Various animal remains suggest that the site was lived in throughout the fall, winter and spring months. The seasonal growth rings on fish scales pointed to fall occupation. A deer skull with shedded antlers suggested residence during the winter. A bird's medullary bone, which appears only during the reproductive period, was evidence that the site had been lived in during the spring.


The Great Oasis people used stone tools that are much like those used by other Plains cultures. Many small, triangular, side-notched points have been found. This might be a clue that the bow and arrow had replaced the spear and dart used by earlier groups. Many of the chipped stone tools are made of stones that must have been traded from other tribes. Quartzite and flint from the Dakotas and sandstone from Wisconsin have all been found in Great Oasis sites in Iowa.

Ceramic artifacts tell more about the Great Oasis people. These are globe-shaped jars with rounded bases. These jars show marks that suggest that the Great Oasis pounded the jars into shape with a cord-wrapped paddle. The cord marks were usually smoothed over before decoration was applied. This process of smoothing over the cord marking is a typical Woodland trait. The most common ceramic type, Great Oasis High Rim, has a thin, straight, parallel-sided rim that usually has a flattened lip. The rim was decorated with cut lines. A ceramic type that was common at Des Moines River Valley sites had a low, wedge-shaped lip decorated with tool marks. A third type has also been identified. It has an S-shaped rim.


It appears that Great Oasis people practiced several different burial customs. Sometimes human bone is found in village burials or refuse areas. Most Great Oasis cemeteries appear to be on hills or bluff tops away from the living area. Both single and multiple burials have been found and include both bodies and the remains of cremation. Sometimes the burials are in mounds.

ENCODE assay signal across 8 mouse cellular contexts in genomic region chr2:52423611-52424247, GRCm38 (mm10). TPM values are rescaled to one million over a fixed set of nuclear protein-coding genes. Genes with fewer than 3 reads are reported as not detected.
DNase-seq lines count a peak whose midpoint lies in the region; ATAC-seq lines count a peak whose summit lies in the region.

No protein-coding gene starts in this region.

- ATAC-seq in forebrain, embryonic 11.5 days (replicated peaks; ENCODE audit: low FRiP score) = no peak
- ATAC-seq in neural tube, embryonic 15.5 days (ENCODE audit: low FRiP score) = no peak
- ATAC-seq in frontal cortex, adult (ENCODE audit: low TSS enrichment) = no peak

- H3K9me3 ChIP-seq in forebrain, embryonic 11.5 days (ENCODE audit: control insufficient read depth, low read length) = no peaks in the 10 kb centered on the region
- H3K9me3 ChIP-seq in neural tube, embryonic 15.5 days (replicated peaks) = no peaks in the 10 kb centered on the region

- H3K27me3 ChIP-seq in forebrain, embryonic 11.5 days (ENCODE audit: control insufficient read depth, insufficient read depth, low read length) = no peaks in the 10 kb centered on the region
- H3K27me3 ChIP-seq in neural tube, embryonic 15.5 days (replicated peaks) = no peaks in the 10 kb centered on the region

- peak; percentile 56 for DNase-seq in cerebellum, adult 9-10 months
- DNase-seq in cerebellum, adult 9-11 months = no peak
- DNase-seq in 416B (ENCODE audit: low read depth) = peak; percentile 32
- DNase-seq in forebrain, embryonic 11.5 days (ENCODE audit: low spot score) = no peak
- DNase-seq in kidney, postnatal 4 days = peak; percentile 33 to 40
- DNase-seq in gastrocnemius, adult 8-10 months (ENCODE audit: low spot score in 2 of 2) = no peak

There are remains from two big Great Oasis cemeteries. One is in the city of Des Moines and another is south of Redfield in Dallas County. At each site, close to 100 individuals were found. Many of the bodies had their knees drawn up to their chest, and had a variety of grave items with them. The grave items included whole pots and hundreds of small snail shell beads. The snails lived in streams and rivers of the eastern United States. Cross-shaped artifacts made from clamshell were also found at the West Des Moines cemetery, but have not been found at any other Great Oasis sites.


The relationship between Great Oasis people and other groups of the same period is not known. There is evidence that trade was established over long distances. It is not known what products Great Oasis people traded. The snail shell beads show that they had contacts to the south and east. Some archaeologists believe the Iowa groups may have traded meat or skins for these items. These items are highly perishable. They rarely last long enough to be found by later archeologists.

Adapted from an article by Lynn Alex in Office of the State Archaeologist Educational Series Pamphlets, 2002.